Things you can do to build resistance to raids and the hostile environment

Submitted by R Totale on July 24, 2019

(For tips on what to do if you see an immigration raid, see here)

We are a loose network and believe that resistance best comes from the grassroots. We also think that the most effective resistance to immigration raids can take place locally, as we usually don’t know in advance where raids will take place. We’re not looking to “bring people in” to us, to become another mass organisation. Instead we’d like to see lots of autonomous groups forming and feeling empowered and confident to take action themselves. We aim to provide materials, advice and information to support this.

There are currently an average 12 of immigration raids per day across London, leading to unknown number of individuals being snatched from their homes or places of work and bundled off to detention centres where they await deportation. Raids, however, can be made unworkable through combined efforts and different tactics. Here we list possible initiatives and ideas based around different interests or skillsets which we would love to see people taking on and developing.

Many of these things are already happening – we just need a lot more of them! Others are long-running ideas that have yet to come to fruition. Feel free to get in touch if you would like any advice or information to support your initiative.


We feel it’s essential to develop communications tools to support resistance among people who live or work in areas affected by raids. To this end, you could:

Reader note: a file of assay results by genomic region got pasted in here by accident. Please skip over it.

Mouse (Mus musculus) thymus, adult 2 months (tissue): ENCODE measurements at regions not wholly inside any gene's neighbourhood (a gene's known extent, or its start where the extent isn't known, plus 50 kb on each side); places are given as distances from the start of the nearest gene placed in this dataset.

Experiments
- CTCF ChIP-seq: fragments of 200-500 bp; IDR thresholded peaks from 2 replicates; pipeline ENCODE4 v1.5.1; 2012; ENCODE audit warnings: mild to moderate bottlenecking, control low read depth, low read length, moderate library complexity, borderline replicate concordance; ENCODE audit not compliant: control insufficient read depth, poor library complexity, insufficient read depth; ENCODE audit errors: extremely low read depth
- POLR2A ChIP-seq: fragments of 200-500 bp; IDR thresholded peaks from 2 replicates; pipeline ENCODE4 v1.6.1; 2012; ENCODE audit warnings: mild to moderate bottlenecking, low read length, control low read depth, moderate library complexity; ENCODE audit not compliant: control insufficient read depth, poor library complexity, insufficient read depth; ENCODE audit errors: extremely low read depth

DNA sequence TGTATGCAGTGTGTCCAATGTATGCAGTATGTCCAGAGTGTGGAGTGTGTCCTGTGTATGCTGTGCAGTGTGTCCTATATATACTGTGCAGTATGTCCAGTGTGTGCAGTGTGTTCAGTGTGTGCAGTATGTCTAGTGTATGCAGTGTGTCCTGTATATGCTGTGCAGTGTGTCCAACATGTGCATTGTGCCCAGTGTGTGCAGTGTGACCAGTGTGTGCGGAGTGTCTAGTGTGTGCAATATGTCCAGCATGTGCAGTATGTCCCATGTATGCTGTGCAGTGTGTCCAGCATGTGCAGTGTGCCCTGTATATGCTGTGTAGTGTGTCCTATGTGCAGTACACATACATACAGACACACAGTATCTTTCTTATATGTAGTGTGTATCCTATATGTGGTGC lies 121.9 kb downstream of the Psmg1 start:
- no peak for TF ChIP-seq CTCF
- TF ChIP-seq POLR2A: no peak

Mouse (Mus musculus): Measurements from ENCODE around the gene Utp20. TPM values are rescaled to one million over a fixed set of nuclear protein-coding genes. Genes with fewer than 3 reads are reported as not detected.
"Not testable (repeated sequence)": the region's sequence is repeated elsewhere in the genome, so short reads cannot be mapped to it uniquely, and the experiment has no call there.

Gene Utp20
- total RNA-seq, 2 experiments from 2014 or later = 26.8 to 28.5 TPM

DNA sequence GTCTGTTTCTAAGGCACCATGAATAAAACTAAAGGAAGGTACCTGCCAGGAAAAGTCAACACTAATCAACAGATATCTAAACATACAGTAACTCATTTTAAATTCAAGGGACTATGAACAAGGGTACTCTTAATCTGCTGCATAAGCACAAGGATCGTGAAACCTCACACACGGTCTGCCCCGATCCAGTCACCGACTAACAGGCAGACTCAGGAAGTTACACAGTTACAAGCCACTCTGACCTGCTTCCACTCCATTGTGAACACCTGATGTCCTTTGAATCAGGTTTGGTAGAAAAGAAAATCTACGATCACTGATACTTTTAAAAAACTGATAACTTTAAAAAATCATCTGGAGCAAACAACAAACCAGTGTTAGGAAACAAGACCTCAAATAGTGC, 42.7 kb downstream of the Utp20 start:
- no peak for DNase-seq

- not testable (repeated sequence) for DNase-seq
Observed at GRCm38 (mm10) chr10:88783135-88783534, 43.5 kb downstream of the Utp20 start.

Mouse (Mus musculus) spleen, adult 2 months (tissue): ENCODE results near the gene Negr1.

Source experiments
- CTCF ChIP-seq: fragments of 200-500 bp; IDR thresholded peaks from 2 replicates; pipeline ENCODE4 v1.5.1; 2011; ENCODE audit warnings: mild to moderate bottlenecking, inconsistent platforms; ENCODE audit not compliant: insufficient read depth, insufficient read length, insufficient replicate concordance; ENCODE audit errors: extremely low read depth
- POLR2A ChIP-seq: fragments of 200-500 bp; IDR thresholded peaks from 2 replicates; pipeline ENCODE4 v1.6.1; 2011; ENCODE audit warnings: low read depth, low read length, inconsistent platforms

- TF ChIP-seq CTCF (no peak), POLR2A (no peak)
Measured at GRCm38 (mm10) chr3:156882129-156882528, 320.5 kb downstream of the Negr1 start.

– Develop a small-scale secure communications infrastructure to share alerts (neighbourhood, local businesses, network of friends, a market, a targeted workplace). This could be an instant messaging group, or text alert system, or something else altogether.

– If you’re technically-savvy, why not look into developing an app for people to share raids alerts securely? Some have already been trialed in various countries – we can send you links to these if you get in touch.


If you think that your workplace is at any risk of being targeted by Immigration Enforcement – either looking for staff, service users, clients, or customers – it can be a critical area within which to organise. Discuss the issue with colleagues you trust and come up with a plan.

Depending very much on the nature of the workplace, this could be:

– Agreeing a response plan in the event of a raid, for example, some colleagues helping others leave the premises while others stall at the door.

– Make sure your colleagues know that they can refuse entry to immigration officers, as officers rely heavily on consent alone to raid a property. If they’re in possession of a warrant or an Assistant Director’s letter, they can force entry. Be aware of the risk of “arrests by appointment", particularly if you and your colleagues have a bad relationship with your employer, or if you’re in the middle of an industrial dispute.